The Philadelphia Flyers didn't have much trouble with the New York Rangers during the regular season, but they got more than they bargained for tonight.

The Rangers, who lost six of seven games to Patrick Division champion Philadelphia during the season, came away with a 6-2 upset victory in Game 1 of the division semifinals tonight at the Spectrum.

The Rangers had two power-play goals from Mike Ridley, two short-handed goals and many clutch saves from goalie John Vanbiesbrouck, who faced 33 shots. New York also killed off eight of nine power plays, including nearly two minutes of five-on-three Flyers advantages.

"They really whomped us during the regular season, but we showed character," Vanbiesbrouck said. "We can't blow this out of proportion, because it's only one game. So I'm not going to get too excited. I don't want to be let down tomorrow."

Flyers Coach Mike Keenan said flatly: "We weren't prepared for the hockey game. This was the worst game we've played since I've coached here. We had chances to score and didn't capitalize.

"I don't think we lost our composure. I don't think we had it to begin with."

Flyers goalie Bob Froese, who has a 0-4 record in postseason play, said: "We've met challenges before. This is just another challenge."

The Rangers took a 1-0 lead in the first period on a power-play goal by Ridley. The rookie left wing, who led the team with 65 points this season, took a pass from Tomas Sandstrom and beat Froese at 5:03.

But the Flyers scored only 45 seconds later. Tim Kerr moved in on Vanbiesbrouck on a breakaway, and the goalie made the initial save with his left pad. But Rich Sutter pounced on the rebound and scored to tie it at 1-1.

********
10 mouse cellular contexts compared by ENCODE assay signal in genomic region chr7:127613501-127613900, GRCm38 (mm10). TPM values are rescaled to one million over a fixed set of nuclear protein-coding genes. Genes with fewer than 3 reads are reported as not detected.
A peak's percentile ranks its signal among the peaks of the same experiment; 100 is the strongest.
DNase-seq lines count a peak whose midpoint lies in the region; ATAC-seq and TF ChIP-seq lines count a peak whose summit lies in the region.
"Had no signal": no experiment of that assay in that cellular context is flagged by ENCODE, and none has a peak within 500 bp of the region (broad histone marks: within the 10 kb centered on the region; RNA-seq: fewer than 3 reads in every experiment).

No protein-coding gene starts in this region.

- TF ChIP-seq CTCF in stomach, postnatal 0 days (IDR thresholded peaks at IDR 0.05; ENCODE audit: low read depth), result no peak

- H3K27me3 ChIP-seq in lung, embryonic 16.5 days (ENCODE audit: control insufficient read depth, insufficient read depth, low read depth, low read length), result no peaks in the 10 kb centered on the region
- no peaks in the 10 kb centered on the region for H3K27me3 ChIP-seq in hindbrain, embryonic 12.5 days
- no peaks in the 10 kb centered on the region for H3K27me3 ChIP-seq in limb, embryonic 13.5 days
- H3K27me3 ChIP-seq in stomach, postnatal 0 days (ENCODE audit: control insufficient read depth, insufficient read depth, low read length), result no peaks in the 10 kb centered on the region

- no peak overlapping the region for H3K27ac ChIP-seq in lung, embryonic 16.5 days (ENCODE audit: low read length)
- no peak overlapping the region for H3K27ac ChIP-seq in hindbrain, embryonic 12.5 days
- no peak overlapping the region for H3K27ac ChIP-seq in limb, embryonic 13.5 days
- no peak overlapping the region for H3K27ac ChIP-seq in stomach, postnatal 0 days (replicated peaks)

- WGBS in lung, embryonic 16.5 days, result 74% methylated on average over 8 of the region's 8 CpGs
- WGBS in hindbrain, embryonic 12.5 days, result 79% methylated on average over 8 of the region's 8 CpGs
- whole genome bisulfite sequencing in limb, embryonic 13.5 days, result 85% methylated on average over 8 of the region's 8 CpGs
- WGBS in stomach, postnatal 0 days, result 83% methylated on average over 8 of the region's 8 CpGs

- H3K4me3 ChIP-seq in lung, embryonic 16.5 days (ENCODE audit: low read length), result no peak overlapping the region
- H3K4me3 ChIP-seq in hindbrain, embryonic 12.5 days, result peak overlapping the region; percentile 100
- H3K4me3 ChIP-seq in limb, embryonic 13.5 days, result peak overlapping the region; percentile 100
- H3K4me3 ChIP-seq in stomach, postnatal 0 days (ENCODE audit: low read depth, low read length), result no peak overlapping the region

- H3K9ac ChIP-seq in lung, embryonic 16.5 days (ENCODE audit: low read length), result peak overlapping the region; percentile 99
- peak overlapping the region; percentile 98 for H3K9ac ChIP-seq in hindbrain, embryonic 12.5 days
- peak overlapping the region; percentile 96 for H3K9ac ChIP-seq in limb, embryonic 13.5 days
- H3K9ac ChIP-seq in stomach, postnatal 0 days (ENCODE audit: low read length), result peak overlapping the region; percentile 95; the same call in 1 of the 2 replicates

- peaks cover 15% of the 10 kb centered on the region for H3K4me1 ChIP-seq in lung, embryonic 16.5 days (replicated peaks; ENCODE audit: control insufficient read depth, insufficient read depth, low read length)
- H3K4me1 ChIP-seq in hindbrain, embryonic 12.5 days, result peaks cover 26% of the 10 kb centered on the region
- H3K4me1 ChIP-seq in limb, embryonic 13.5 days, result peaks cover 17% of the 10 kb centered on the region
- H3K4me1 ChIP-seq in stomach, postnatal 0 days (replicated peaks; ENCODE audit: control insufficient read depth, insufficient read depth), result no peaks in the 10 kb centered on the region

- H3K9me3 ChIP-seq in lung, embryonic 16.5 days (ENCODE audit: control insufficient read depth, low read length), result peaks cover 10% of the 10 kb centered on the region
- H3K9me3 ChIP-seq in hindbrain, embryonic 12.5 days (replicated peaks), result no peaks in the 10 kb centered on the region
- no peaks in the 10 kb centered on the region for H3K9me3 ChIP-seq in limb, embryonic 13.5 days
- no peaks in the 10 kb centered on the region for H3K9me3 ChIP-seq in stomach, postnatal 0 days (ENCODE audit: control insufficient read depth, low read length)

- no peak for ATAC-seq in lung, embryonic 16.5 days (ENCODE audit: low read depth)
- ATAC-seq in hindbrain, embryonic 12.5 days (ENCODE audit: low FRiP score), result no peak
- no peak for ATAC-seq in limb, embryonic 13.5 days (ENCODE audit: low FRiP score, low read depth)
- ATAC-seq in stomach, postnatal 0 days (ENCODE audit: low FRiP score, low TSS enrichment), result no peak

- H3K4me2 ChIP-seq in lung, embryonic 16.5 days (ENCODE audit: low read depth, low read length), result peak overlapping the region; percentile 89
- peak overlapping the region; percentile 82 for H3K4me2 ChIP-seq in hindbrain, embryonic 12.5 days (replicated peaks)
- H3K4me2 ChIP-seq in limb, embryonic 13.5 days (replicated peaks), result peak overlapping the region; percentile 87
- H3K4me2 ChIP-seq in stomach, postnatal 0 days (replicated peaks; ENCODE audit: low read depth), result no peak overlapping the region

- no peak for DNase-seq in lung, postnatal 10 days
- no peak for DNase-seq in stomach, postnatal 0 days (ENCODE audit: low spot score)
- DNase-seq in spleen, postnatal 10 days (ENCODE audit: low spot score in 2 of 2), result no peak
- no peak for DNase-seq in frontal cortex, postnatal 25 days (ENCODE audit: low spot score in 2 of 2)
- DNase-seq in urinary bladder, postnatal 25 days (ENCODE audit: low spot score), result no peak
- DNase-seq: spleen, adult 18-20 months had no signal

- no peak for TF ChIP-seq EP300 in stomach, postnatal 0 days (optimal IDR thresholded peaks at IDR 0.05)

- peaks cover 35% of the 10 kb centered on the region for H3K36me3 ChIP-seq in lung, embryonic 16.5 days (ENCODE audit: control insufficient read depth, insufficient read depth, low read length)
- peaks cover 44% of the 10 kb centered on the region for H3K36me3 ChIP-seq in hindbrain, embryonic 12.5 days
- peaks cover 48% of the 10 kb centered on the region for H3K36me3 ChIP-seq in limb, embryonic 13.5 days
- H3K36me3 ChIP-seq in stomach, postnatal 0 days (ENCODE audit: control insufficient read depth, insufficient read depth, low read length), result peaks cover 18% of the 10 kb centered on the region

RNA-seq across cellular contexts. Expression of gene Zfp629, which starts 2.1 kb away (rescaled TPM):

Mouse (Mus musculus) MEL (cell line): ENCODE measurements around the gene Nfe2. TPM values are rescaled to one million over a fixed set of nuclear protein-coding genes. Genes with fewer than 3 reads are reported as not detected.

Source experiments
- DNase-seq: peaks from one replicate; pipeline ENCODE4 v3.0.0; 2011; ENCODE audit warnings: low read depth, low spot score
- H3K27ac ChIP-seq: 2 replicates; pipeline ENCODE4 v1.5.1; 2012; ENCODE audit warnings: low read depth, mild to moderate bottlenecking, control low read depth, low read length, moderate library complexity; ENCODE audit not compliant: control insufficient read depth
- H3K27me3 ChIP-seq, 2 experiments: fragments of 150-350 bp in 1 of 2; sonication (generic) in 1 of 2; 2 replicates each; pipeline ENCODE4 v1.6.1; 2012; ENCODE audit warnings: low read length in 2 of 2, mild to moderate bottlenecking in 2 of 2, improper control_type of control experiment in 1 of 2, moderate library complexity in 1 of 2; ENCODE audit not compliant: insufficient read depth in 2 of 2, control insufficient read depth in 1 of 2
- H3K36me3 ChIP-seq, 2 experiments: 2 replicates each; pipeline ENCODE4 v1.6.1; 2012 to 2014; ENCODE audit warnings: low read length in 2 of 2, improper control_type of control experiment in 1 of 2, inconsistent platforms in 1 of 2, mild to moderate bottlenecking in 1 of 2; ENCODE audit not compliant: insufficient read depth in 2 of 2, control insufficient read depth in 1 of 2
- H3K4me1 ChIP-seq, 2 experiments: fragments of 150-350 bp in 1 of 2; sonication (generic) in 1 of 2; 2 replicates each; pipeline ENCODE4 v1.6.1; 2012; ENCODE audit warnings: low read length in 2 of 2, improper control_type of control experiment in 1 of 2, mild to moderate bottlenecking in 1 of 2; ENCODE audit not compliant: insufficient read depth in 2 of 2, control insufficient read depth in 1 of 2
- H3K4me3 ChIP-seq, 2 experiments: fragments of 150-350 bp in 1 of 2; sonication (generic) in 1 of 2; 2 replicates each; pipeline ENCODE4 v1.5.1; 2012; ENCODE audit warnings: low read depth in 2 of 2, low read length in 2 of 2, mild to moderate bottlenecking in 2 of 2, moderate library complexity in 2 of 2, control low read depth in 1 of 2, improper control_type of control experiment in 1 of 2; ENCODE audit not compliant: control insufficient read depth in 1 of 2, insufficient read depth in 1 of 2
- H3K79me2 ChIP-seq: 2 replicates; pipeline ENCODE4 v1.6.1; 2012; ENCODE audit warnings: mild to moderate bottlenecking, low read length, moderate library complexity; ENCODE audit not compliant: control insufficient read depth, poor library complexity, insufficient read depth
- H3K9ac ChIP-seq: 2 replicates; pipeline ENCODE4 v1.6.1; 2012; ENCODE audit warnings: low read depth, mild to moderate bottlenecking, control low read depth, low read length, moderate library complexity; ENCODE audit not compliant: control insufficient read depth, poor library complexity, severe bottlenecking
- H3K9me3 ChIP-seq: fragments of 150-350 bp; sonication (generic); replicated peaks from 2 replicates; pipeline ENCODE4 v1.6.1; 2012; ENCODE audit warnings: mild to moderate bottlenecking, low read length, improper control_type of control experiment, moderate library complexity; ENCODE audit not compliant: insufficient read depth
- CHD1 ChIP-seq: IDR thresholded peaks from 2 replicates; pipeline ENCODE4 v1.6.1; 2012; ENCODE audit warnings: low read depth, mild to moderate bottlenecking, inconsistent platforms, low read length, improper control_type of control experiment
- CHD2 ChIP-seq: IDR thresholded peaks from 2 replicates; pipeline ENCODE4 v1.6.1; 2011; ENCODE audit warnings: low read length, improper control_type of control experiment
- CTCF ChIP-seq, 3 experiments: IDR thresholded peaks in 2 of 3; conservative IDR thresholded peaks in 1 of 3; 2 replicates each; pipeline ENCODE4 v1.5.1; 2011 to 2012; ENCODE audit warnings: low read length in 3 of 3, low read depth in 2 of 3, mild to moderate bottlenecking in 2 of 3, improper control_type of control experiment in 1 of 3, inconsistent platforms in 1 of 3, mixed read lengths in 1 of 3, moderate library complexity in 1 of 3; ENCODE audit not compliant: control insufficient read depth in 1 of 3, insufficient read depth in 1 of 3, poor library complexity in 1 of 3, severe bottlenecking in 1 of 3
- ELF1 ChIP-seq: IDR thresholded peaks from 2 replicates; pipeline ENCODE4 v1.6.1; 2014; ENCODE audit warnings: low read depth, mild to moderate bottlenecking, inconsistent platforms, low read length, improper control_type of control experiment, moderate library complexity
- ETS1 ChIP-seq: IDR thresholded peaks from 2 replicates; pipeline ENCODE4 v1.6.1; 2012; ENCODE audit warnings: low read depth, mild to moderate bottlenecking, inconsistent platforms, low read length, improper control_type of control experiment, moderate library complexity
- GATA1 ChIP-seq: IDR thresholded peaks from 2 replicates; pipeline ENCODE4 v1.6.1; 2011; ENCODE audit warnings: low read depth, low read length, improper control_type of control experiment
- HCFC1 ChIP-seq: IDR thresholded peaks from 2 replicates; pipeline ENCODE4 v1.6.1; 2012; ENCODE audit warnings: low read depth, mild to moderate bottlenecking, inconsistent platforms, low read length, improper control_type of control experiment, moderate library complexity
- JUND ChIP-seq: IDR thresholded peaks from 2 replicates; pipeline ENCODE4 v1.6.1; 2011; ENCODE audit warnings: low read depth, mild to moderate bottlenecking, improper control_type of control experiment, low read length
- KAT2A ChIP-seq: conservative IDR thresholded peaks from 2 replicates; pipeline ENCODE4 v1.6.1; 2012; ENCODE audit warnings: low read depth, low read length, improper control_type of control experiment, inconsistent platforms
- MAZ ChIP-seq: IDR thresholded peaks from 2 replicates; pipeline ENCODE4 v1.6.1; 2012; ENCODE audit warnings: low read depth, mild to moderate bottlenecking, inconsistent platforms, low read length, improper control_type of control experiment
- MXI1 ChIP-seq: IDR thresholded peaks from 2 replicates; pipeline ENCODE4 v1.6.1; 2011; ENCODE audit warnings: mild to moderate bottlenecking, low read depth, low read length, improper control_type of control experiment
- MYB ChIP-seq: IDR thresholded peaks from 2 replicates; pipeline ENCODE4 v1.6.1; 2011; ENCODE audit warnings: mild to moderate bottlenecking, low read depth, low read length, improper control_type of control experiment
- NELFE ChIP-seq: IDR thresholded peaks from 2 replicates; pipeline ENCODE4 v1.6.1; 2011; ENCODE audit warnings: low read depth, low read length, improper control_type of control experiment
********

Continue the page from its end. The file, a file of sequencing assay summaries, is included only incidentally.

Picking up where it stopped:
The teams exchanged goals again late in the period. Rangers left wing Don Maloney went off for interference at 13:25, but right wing Bob Brooke sent the puck past Froese on a short-handed breakaway at 14:11, giving New York a short-lived 2-1 lead.

The Flyers came right back. Dave Poulin emerged from a scramble in front of the net and beat Vanbiesbrouck at 14:44.

The Rangers dominated the second period, during which they fought off two five-on-three disadvantages and took a 4-2 lead.

Mark Osborne went off at 3:32 for hooking and Maloney followed at 4:18 for interference, giving Philadelphia a two-man advantage for 1:14. The Flyers had several good opportunities, but the Rangers' defense and Vanbiesbrouck's stops kept them from scoring.

Almost as soon as the five-on-three ended, another began. Before Maloney's penalty was over, Ron Greschner went off for cross-checking at 5:42 and the Flyers were up by two men for 36 more seconds. But, again, they could not capitalize.

The Rangers took a 3-2 lead at 8:45 on a power-play goal by Ridley, his second of the game. He took a pass from Sandstrom and swept the puck past Froese, who was falling on his back.

The Rangers added another goal at 10:39 when Sandstrom sent in a shot on Froese that the goalie kicked out with his skate, falling to the ice. Greschner took the rebound and sent it past Froese for a 4-2 lead.

The Flyers thought they had scored a goal with five minutes left when the puck bounced off a Ranger's skate and appeared to cross the goal line. No goal was allowed, and the Spectrum fans booed goal judge Bill Black when, escorted by ushers, he left his seat after the period. They booed him again when he returned.

During the last minutes of the period, the game turned rough, with various players pushing and shoving. Finally, with just over four minutes left, a major altercation broke out. When it was over, the Flyers' Dave Richter and Rick Tocchet and the Rangers' Larry Melnyk and Wilf Paiement had game misconducts.

The Rangers finished off the Flyers with two goals early in the third period. Maloney scored at the 57-second mark for a 5-2 lead, and Kelly Miller added a short-handed score at 6:02. "It's a big game tomorrow. We do have to win," said Flyers defenseman Brad Marsh. "The Rangers know it's going to be a tough series."